Virtual Classes FAQ

Curious about how our Virtual Improv Classes work? Read on!

Curious about how our Virtual Improv Classes work? Read on!

My class is about to start Where do I go?

Check your email (spam folder, too) for your order confirmation email from It should contain instructions and a link to the specific Zoom meeting room where your virtual class is being held.

How do the virtual classes work?

Like everyone else these days, we’re using the Zoom app for virtual classes. You’ll sign up for a class on our website and receive an invite to join a Zoom meeting in the day leading up to the class. The teacher will open up the waiting room right at the class start time.

How many people are in a class?

We’re trying to limit classes to no more than 12 participants right now, but the average class size seems to be around 8 or 9.

How does this Zoom thing work?

We recommend using Zoom on a laptop or tablet (phones offer a less full experience). You’ll need to download the Zoom app (free!) and use that account to join your class meeting using the unique code that we will provide you with.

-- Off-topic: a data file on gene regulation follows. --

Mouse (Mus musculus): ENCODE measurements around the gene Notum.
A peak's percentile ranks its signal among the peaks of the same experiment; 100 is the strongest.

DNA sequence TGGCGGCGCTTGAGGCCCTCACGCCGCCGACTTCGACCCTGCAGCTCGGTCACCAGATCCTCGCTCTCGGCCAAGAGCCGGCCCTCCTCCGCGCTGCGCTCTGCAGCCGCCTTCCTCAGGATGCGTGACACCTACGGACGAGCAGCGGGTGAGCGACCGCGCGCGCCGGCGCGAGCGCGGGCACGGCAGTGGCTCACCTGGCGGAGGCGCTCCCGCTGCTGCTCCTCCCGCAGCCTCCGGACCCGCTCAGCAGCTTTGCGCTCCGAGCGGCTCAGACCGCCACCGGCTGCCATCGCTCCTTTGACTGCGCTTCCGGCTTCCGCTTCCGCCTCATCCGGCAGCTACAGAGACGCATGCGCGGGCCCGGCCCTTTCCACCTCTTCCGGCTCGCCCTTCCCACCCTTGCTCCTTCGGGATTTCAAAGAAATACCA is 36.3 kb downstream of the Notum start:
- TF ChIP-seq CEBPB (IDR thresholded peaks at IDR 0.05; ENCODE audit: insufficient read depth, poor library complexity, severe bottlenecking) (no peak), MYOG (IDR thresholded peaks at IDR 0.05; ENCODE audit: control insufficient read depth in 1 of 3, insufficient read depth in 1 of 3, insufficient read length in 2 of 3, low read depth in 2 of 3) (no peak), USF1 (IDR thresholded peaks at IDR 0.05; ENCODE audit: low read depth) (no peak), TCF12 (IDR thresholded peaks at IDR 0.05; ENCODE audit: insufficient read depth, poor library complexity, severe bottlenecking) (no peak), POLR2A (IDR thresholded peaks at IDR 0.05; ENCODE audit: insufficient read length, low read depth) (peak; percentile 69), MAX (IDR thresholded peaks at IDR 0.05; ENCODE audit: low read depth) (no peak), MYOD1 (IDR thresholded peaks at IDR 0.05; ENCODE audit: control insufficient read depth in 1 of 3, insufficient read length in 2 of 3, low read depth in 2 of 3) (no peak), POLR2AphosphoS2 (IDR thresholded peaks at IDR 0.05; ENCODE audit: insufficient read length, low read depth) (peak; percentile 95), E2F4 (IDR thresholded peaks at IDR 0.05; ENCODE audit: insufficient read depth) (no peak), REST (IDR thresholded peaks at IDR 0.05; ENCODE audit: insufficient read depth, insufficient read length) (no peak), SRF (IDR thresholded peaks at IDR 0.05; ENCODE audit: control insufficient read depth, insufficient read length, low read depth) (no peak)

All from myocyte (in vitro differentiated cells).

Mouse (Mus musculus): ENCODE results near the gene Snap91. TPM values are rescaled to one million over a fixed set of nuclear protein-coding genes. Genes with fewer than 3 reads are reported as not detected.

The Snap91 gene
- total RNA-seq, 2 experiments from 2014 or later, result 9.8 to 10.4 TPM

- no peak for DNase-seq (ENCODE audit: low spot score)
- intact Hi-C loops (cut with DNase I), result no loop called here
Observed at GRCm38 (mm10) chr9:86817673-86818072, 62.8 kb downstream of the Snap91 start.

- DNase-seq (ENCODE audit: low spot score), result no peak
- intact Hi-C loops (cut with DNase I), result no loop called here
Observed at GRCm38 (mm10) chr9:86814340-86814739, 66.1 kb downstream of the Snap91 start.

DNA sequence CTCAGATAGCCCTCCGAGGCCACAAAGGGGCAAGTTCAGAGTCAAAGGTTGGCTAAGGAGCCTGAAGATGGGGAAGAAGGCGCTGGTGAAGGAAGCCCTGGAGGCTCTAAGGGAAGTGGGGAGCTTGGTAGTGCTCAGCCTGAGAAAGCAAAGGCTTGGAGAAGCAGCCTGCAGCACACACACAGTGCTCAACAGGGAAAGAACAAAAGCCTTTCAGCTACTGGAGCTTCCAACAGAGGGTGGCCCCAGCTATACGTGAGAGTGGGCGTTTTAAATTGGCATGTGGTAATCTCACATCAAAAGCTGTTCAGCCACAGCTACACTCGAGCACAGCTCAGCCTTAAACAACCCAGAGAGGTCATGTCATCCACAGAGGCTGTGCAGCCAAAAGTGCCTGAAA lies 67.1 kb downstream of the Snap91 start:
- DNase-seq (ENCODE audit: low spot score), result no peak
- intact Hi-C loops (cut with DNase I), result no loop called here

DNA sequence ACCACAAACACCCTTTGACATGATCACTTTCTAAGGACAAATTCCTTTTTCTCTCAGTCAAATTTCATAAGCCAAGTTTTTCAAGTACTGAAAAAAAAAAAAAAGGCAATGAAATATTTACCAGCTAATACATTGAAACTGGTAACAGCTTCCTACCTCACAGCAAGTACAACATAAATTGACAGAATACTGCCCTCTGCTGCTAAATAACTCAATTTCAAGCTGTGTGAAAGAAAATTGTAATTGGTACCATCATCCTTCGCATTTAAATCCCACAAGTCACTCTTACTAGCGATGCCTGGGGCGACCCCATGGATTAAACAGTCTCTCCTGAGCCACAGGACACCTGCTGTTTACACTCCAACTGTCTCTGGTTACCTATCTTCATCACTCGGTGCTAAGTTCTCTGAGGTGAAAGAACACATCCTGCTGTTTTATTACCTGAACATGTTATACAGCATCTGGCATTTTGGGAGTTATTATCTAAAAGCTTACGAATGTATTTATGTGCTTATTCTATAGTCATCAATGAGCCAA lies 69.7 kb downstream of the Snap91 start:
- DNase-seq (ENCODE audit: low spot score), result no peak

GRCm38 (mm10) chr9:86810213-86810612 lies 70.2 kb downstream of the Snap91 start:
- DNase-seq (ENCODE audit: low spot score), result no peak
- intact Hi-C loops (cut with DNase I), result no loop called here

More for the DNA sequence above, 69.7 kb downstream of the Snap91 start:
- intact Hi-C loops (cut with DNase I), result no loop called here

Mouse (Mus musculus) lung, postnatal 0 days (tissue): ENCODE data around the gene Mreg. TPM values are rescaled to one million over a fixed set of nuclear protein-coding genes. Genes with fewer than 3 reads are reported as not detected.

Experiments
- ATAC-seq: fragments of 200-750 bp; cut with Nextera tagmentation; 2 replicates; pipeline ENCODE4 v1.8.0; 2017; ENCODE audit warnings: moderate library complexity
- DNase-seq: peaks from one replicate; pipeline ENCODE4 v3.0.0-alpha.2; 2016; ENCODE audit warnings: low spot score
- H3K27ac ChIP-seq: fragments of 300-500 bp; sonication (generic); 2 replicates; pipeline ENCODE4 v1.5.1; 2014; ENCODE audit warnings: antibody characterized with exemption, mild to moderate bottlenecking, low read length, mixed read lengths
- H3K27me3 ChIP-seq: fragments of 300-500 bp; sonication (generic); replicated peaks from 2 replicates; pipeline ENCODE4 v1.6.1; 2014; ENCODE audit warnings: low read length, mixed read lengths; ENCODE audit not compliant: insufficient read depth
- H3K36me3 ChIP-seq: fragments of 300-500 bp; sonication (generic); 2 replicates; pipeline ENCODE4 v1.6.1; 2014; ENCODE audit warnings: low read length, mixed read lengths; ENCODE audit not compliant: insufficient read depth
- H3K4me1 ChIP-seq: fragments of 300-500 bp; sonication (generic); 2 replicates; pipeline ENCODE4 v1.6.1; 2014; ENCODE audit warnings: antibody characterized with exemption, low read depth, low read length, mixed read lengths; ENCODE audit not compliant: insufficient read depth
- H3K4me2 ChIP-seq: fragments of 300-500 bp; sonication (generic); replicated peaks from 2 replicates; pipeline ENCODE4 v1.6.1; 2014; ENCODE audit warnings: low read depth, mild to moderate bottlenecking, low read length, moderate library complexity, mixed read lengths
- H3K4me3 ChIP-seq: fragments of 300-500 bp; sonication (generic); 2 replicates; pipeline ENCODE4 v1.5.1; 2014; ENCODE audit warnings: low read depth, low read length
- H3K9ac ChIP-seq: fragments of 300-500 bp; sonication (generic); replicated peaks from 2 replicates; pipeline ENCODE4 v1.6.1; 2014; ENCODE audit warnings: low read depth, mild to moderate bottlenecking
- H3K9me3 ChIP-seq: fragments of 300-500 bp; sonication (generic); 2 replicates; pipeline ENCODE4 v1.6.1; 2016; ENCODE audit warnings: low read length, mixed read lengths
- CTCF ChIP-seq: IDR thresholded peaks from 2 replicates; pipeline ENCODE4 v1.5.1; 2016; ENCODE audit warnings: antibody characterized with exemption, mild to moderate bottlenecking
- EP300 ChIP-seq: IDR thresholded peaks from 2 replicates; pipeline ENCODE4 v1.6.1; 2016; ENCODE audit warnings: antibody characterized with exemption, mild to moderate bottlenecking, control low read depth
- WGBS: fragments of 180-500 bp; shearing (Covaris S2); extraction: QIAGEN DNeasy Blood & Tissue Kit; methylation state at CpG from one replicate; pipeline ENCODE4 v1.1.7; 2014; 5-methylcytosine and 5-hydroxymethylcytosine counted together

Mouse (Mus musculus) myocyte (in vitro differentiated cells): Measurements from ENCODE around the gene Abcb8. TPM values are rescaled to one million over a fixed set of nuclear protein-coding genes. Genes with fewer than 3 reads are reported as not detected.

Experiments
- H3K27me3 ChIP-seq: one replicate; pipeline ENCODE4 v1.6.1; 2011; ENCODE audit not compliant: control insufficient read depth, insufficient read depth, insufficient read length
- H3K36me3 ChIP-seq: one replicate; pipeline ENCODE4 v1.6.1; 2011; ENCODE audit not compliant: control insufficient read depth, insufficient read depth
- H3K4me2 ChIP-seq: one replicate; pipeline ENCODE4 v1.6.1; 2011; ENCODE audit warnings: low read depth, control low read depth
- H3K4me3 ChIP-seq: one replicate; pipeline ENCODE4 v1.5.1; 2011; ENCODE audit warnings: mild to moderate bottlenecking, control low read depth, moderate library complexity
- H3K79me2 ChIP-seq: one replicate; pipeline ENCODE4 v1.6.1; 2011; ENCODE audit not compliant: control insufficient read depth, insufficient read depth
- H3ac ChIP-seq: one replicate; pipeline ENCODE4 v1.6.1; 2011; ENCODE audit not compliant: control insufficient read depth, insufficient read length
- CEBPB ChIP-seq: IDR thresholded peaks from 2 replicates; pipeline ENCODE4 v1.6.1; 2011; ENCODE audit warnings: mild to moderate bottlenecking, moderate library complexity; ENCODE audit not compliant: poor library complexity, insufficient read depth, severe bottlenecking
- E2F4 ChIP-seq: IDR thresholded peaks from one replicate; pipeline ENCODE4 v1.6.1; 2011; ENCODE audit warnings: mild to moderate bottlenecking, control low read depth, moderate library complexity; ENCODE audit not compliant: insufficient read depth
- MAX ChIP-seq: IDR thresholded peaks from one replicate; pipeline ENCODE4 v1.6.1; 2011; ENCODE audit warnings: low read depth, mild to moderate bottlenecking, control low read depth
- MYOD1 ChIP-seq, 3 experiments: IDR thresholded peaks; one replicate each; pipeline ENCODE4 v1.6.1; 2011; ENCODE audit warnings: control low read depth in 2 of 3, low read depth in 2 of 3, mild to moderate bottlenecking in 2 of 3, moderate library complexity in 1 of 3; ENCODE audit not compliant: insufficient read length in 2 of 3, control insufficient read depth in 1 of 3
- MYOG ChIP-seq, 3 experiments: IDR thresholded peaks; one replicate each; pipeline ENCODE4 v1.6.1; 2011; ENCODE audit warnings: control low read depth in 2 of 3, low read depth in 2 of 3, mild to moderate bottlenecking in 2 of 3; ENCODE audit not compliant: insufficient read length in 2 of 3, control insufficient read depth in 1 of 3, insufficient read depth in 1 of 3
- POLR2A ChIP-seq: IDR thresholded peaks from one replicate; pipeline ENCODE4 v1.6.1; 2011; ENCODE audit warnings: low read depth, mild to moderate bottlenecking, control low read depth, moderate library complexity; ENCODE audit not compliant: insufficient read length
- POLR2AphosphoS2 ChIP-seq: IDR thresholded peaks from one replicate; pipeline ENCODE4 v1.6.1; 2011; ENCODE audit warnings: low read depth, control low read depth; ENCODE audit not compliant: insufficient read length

Is a virtual improv class as much fun as an in-person improv class?

While almost nothing is as much fun as a live, in-person improv class, we’ve been working hard to make these Zoom classes as much fun as possible. Our students and teachers have been pleasantly surprised by how well it works. Here’s a list of things that the virtual classes ARE more fun than: 1) A work meeting over zoom, 2) Walking around your neighborhood and waving at neighbors, 3) Those interactive games people are doing now like Quiplash, 4) Watching the next season of that tv series that you didn’t care enough about to finish before social distancing started.

What are some best practices to have a great virtual class?

1) Use a laptop (not a phone!), if possible.

2) Make sure you’re well-lit. The light source (lamps, windows, etc.) should be in front of you, not behind you.

3) Stand up for class. Set your laptop at about chest height or even eye-level on a dresser or stack of books.

4) Try to be as close to your modem/router as possible for optimal connection.

5) Test your set up before your first class, to make sure your mic and camera are working.

What happens when the world goes back to normal?

We’re going to hug every single person we know for way too long.

In terms of classes, our ongoing classes with local Austin students will return to their usual locations. Any virtual classes made up of students from Austin and beyond will finish out online, and then if there are people who are excited about continuing on to higher levels in virtual classes, we’ll likely continue offering virtual classes.

Local Austin students will also be offered the opportunity to retake any classes they experienced virtually, in person and at no extra cost.

If you have any other questions about how this works, please don’t hesitate to email us. We’ll get back to you as soon as possible!